If you are about to go through a divorce, you may be wondering how your assets with a partner will be divided. The Matrimonial Courses Act 1973 is going to be helpful to find out what the court may do. Before diving into the information, it is important to remember that every divorce can be different.
A common question asked related to the divorce process is “how long does a divorce usually take?” The quickest a divorce can be obtained will be between four to six months. Of course, this is if there are little disagreements between the couple. If there are problems to do with the division of assets or custody of children, this will delay the divorce proceedings and it can take longer. This means you should not expect a quick divorce experience.
Most courts will start offering the couple 50 percent each of any assets they have. This often provides for a fair distribution of assets collected throughout the marriage. You both enjoy an equal share.
However, this 50/50 split is going to depend on the individual circumstances of that marriage and breakdown. For example, one partner may receive more from the divorce than the other. There may be arguments over assets and property and this is going to take longer for a court to investigate. There are going to be a number of factors that the court will take into consideration in order to make the right call.
One of the factors that courts will look into when dividing assets is the financial needs of the couple. They may have responsibilities and obligations that need to be accounted for. In addition, they will take into consideration anything to do with money in the future.
The standard of living during the marriage will be looked after before the marriage breakdown. The best will be done to ensure both partners are able to sustain this moving forward. Personal factors that courts look at are the age of the people involved in the divorce and the duration of the marriage.
A lot of spouses want to know what will happen to the house after divorce. Normally, the house will be referred to as a matrimonial asset. If there are children from the marriage, this is going to be something that the court will take into consideration. For example, it is likely that the home will be awarded to the person that is the primary carer to the children. There will still be a balance sought between the parties and this does not mean that the other parent will be left with nothing. But the welfare of the children will be an important factor.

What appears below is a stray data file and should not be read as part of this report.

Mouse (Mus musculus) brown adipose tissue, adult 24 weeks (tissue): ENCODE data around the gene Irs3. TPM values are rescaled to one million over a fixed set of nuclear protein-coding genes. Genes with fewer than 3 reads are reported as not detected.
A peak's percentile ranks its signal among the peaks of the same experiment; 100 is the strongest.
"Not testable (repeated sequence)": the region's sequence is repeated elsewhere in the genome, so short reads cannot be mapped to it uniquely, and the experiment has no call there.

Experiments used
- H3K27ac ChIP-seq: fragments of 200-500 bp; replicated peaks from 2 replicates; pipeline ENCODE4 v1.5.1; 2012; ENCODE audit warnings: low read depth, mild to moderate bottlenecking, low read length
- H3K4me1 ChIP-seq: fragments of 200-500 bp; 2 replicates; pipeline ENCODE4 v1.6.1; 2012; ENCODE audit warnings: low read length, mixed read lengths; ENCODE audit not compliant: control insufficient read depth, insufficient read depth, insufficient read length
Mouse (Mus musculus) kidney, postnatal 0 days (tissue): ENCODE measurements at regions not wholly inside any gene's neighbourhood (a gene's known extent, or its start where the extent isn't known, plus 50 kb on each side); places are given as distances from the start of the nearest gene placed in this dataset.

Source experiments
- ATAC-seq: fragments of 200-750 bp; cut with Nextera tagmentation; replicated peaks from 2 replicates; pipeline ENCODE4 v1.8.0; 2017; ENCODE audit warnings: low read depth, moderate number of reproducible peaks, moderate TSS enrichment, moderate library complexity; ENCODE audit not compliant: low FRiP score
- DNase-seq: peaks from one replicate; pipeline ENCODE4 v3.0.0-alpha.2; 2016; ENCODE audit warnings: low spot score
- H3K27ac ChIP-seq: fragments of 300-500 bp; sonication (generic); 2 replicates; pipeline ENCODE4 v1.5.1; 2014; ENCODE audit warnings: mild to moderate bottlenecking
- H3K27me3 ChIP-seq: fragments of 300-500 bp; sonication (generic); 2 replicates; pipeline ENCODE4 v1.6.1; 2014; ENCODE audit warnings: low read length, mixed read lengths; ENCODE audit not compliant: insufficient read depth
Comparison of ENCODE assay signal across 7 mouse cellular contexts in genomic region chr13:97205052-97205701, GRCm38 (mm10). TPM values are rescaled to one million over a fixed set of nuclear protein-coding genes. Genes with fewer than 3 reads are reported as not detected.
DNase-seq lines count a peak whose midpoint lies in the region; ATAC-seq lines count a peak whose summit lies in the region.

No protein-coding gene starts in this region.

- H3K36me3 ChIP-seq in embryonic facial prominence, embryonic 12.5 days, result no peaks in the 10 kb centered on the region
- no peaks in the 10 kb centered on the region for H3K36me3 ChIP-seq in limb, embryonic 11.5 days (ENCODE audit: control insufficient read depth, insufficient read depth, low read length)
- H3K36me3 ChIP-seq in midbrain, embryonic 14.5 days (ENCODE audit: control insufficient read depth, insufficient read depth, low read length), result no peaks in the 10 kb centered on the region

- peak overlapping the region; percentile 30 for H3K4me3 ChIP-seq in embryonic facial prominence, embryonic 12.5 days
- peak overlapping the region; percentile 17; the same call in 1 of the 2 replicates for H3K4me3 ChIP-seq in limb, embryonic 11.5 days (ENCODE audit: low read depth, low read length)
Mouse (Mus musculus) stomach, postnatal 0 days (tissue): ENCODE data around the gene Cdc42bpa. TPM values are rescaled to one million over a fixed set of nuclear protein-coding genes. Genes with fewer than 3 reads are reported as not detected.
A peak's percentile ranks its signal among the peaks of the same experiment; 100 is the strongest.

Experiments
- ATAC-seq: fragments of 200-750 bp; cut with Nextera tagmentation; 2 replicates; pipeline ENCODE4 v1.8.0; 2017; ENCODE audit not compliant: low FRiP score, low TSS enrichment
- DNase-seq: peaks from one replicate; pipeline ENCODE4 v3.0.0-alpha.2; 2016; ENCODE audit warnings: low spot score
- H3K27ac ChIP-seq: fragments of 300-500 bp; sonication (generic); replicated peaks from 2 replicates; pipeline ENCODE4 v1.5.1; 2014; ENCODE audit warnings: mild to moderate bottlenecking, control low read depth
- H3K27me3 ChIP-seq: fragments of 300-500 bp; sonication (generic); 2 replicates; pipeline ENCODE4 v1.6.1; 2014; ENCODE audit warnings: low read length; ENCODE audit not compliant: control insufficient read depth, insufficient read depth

The contributions of the years of the marriage will be taken into account when dividing assets. Thus, the court considers the value each spouse contributed and whether anything they have done would be considered unfair.
There are two principles that will be underlying in the decision taken by the court. The first one is sharing. The court views every marriage as a partnership. In other words, any assets attached to that marriage should be shared.
The second principle is compensation. The court will always look at financial affairs and what happened during the marriage. For example, your behaviour during a marriage may affect the chances of you enjoying some assets after divorce. The focus is always on fairness when it comes to dividing assets during divorce proceedings.
It is possible that spousal maintenance may be awarded to one partner during divorce proceedings. This is a payment that is paid from the husband and wife to the other partner after divorce. This is something that can help the other person until they are back on their feet. This can be a lump sum to help or it can be in monthly payments for convenience for an arranged amount of time.
If there are children involved from the marriage, it may be necessary to award child maintenance payments to the primary carer. It can also be called child support. The purpose is that both parents contribute to the upkeep of the children, whether this is paying for tuition or buying uniforms and books. All living costs can be covered by child support, as long as it is for the child.
It can be possible to sort child maintenance outside of court. You can agree with your partner and the other can pay a fee every month for this upkeep. However, if it is not possible to agree on child maintenance, mediation can happen or the courts can decide. This is going to be taking into account the personal circumstances of your family, as well as everything from a child’s needs to the incomes of the parents.